WorldCom Is Now Truly Long Distance

WorldCom is taking to the skies with a two-way Internet over satellite
(IoS) service, geared for business use, through Hughes Networks, officials
announced Tuesday.

Officials at the nation’s most
popular long-distance phone company
are taking a chance that businesses
will overlook some of the technology’s performance issues to see the
potential cost advantages of a satellite connection.

WorldCom’s very small aperture terminal (VSAT) service connects a user to
the Internet by sending data from a hub station to a satellite in
geosynchronous orbit around the Earth, which is then “beamed” down to a
transceiver on the user’s house. VSAT normally handles up to 56 Kbps of

Technicians will not start installing the service until Jan. 1, according
to WorldCom officials. The service will be available in 600 Kbps, 800 Kbps
or 1 Mbps download speeds, with 128 Kbps upload speeds. Service level
agreements reached with Hughes virtually guarantee the 128 Kbps speeds will
be maintained, according to Natasha Haubold, WorldCom spokesperson.

“Of course, there’s always going to be a time when you won’t see 128 Kbps
all the time, but we’re pretty confident our customers will be able to
maintain that level of upload speed,” she said.

Depending on the area of the country a business is in, a standard T-1 line
from the telephone company can cost in the range of $3,000 a month. That
price is just for the actual fiber or copper connection in the ground, not
the services that make company’s intranet run (a virtual private network
(VPN) service can run up to $1,000 a week). Reports show that WorldCom can
cut that pricing nearly in half and still clear a profit.

Haubold said pricing will hold somewhere between the price for a business
DSL line and getting a T-1 from the phone company. WorldCom, like many
carriers, makes arrangements with companies for lower pricing and such
dependent on a number of factors (like region), so putting an exact dollar
amount is always tricky.

Ralph Montfort, WorldCom director of Internet services, said the service
gives businesses another high-speed option that already includes digital
subscriber line (DSL) service.

“WorldCom Internet VSAT is the new broadband access solution for businesses
of all sizes, offering immediate primary connectivity and business
continuity for reliable network back-up services, in any location,”
Montfort said. “Adding VSAT to our existing DSL and dedicated access
offerings gives WorldCom the unique ability to give our customers exactly
what they want and need — individually tailored access solutions based on
their business applications, network architecture, geography and budgetary

Hughes Networks has been testing and selling residential two-way satellite
connections for almost a year now, first
to Internet service providers
(ISPs) who could resell the service and
then expanding to residential customers. The service is tied to a
customer’s satellite TV service
(DirecTV) and goes for roughly $60 to
$70 a month.

Officials are mum on the numbers, but the price tag coupled with the ready
availability of cable and DSL Internet access, points to a glum picture for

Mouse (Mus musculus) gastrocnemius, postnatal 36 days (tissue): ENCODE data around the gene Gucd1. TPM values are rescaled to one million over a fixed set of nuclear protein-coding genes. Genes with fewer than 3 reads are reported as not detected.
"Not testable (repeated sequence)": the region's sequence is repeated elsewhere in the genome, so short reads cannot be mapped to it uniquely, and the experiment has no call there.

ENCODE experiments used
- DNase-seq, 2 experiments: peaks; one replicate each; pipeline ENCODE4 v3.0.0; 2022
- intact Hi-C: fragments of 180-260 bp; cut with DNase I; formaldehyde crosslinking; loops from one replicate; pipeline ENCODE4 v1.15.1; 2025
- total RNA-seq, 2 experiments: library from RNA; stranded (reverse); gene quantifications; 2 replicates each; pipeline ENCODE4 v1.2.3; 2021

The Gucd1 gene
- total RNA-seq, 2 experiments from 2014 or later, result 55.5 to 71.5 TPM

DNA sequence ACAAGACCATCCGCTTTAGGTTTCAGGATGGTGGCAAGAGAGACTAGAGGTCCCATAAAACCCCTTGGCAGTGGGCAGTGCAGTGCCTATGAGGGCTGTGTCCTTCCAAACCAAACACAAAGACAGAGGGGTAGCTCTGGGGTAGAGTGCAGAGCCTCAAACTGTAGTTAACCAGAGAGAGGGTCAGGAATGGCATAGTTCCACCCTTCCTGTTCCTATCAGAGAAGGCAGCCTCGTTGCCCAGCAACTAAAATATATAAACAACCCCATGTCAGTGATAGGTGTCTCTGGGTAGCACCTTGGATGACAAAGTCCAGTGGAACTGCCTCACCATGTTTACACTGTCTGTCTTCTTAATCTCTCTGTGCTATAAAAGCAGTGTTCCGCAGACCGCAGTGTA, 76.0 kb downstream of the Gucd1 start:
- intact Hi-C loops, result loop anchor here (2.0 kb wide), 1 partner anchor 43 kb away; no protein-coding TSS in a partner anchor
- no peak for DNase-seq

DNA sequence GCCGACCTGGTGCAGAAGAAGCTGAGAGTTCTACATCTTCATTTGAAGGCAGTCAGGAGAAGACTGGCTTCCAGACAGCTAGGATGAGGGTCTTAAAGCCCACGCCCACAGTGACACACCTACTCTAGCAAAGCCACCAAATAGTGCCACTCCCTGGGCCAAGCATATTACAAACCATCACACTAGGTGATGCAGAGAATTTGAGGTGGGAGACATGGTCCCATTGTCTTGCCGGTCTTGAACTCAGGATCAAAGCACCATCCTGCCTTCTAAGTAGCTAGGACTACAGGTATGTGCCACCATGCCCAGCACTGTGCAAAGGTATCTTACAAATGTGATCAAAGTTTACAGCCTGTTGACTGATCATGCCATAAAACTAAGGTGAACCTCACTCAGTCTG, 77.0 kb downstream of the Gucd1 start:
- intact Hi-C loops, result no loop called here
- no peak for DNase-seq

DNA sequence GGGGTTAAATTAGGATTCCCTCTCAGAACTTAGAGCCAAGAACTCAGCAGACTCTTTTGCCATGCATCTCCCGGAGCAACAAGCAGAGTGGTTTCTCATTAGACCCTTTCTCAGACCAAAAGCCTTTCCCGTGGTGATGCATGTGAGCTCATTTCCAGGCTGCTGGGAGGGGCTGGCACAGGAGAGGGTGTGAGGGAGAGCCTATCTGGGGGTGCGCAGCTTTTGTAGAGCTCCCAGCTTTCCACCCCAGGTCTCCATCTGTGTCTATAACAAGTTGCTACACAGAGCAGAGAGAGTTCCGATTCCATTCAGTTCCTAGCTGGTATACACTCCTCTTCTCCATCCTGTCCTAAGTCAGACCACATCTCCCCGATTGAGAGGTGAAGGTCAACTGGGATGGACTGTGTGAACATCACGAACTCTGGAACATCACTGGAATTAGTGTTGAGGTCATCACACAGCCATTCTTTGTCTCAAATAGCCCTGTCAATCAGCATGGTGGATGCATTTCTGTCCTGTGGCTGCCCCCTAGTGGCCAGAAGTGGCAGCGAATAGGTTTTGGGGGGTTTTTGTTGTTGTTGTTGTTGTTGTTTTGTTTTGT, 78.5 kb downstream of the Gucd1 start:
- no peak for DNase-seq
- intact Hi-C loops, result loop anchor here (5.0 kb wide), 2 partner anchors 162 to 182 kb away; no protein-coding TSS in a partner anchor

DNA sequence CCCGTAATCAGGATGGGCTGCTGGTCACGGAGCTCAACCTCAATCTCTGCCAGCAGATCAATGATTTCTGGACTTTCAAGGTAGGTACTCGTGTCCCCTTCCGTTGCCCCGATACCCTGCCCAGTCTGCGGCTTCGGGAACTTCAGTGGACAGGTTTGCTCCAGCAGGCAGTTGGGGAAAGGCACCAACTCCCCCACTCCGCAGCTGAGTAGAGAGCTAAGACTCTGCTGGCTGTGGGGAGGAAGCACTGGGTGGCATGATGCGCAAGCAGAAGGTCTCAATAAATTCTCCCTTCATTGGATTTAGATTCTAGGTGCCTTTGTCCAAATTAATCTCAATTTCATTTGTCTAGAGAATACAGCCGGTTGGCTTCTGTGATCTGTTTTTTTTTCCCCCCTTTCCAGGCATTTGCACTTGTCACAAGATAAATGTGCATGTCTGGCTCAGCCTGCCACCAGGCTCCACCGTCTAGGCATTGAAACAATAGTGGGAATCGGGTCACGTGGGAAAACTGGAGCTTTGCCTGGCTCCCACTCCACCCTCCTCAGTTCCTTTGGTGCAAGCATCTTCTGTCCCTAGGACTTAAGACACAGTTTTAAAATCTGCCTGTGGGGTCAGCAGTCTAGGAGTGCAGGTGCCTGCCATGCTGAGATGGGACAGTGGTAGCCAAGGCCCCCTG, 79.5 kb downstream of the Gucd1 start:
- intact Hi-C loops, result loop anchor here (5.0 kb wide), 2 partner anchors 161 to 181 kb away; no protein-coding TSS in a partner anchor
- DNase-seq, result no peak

residential satellite service.

Businesses, however, are more than ready for a low-price alternative to the
telephone company, which has been steadily increasing their prices over the
past couple years.

Officials promise download speeds of up to 1 Mbps, which is an optimal
environment for streaming presentations and the like to a group of remote
users. Satellite streaming is actually preferable to land-based broadband,
since DSL operates on a point-to-point basis, where streaming by nature is
a point-to-multipoint product.

WorldCom is also touting the service for the following applications, which
capitalize on point-to-multipoint communications:

  • Video-on-demand.
  • Distance learning.
  • data- and multi-casting.
  • Interactive TV.

But for critical business applications, the telling point in any high-speed
offering is the latency of the network and the upload speed. Satellites
hovering in geosynchronous orbit miles above the Earth have inherent
latency, up to 250 milliseconds one way. That’s 10 times higher than the
lag from a fiber optics connection.

Haubold said the latency issue is a moot point since it only really affects
a couple of business-type applications that are in demand today.

“You’re going to see some problems with (telephone) Net conferencing and
you probably won’t be able to get away with two-way multicasting,” she
said, “but the download speeds available work wonderfully for things like
streaming media.”

The true benefit to WorldCom’s service is its ability to go anywhere in the
U.S. without installing fiber or other lines to the remote site. That’s a
step up from previous attempts to provide two-way satellite Internet.

In the past, users could download from a satellite connection, but were
forced to upload using a land line. Now, a remote user installs the proper
software, points the satellite dish and they are up and running.

WoldCom and Hughes are relatively alone in the two-way satellite Internet
market. Gilat-To-Home Inc., a venture created by Gilat Satellite Networks
Ltd., Microsoft Corp., EchoStar
Communications Group (of DISH TV fame) and ING Furman
Selz Investments Inc., have their own two-way satellite
service but have not launched business-class services to date.

Both WorldCom and Hughes have considerable stakes in DSL, a sign both
companies won’t seek to usurp the high-speed service entirely. WorldCom
recently took over a majority of the
of now-defunct Rhythms NetConnections, while Hughes bought out
failing Telocity.

News Around the Web